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Heres a twist: Instead of passing, I failed!

 
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All:
After months of studying for the SCJP I finally took the exam for the first time this past Friday and failed it by 10 questions.

My exam had plenty of generics questions (and also contained several things NOT mentioned in K&B, btw). This is one area that I didn't do well in.

So my question to you fine folks is this: in addition to reading and re-reading the K&B chapters on collections and generics, where can I get a good series of exam questions that cover collections and generics?

thanks
 
Greenhorn
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For specific areas the be tested on I went to:

http://www.danchisholm.net/oct1/index.html

They are set up for the 1.4 exam so it does not cover Generics, however there is plenty on Collections that you can test yourself on. Just go to study guide 1, 2, and Single Topic.
 
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Without repeating specific questions you had, could you please describe in more detail what was not covered in K&B?
 
Greenhorn
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One area is role of STATIC members when declaring generic class.


: class x <T> {

private int i = 7 ; //just setting an instance variable

Static <T> obj ; //you cannot do like this..

what will happen with a static method...

-----------------------------------------------

Second area neglected in k&b book :

Methods in File writer classes Date format and number format classes..like append and replacement...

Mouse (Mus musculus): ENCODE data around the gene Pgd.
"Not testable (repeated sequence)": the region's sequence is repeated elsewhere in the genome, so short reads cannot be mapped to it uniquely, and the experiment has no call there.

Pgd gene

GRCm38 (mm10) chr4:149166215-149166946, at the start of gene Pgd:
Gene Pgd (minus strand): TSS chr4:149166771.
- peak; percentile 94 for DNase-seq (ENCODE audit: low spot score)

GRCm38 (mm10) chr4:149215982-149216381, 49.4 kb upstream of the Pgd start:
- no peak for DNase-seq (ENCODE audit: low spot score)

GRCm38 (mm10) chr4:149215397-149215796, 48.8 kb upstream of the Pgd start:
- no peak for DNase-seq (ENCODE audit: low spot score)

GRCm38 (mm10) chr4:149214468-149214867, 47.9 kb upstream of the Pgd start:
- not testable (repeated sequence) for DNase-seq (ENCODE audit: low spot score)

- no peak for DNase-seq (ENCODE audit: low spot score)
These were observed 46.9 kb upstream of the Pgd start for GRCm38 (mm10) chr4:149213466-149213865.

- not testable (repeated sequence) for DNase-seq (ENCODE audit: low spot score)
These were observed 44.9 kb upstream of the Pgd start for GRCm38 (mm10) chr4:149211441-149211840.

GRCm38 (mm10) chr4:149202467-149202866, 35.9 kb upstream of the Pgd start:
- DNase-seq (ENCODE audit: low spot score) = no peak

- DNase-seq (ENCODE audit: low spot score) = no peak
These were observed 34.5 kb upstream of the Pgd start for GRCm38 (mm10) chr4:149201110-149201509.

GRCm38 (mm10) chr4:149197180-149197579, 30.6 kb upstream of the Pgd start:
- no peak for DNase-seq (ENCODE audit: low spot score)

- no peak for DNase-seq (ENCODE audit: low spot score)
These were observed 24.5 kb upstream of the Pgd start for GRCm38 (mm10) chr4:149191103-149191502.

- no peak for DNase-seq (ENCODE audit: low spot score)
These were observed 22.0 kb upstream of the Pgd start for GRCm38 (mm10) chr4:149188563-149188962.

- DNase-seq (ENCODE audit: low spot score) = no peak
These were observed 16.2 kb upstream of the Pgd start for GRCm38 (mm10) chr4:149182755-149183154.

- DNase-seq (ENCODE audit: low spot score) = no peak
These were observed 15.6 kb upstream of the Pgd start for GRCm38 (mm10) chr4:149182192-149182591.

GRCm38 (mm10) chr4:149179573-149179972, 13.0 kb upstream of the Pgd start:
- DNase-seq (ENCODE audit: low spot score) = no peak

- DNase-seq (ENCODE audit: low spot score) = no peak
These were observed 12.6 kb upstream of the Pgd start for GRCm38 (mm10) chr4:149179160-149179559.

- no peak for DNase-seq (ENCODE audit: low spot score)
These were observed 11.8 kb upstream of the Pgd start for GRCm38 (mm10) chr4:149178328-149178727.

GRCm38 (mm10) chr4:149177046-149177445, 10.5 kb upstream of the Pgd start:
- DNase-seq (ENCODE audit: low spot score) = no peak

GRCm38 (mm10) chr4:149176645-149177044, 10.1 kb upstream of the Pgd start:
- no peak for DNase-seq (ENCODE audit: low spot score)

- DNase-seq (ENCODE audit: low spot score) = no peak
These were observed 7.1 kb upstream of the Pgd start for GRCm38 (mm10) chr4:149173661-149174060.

Gary Marshall
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Let me first qualify my remark made earlier. I have little Java programming exposure outside of 14 months of Java coding 2 1/2 years ago plus the last 4 months of exposure to this training campaign. So when I say I had seen things on the exam that I had not seen in K&B, that also includes code I have never seen anywhere. For example: " if (false)", and Math.PI and Math.(....I can't remember the other "Math" one). I remember there being a couple of other incidences of strange-to-my-eyes code in the exam, code presented on exhibits that I swear I had never seen before. I certainly remember saying to myself "what the heck is that?" when I saw it. I'm thinking it was just a lack of sufficient amount of exposure to Java code. Anyway, I walked away from the exam smarter because I then new what to expect the next time around, and at the same time I thought that in order to pass this exam you would have to have a couple of years of Java coding under your belt in order to understand all the nuances that exist in the code that is presented in the exhibits. Now I know there are folks out there that have passed this exam with flying colors with little or no Java coding experience other than what they have accumulated by following K&B, like the gal last week who got 100% - truly amazing. Anyway, this is what I remember.
 
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"what the heck is that?"


Welcome to SCJP !

Good luck for your next attempt.
 
Akbar Khan
Greenhorn
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Lack of programming experience doesnot result in failure in SCJP.
 
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G Marshall:
Good luck next time.But I think you had not taken enough mock exams. Would you mind mentioning how many mock exam had you solved ??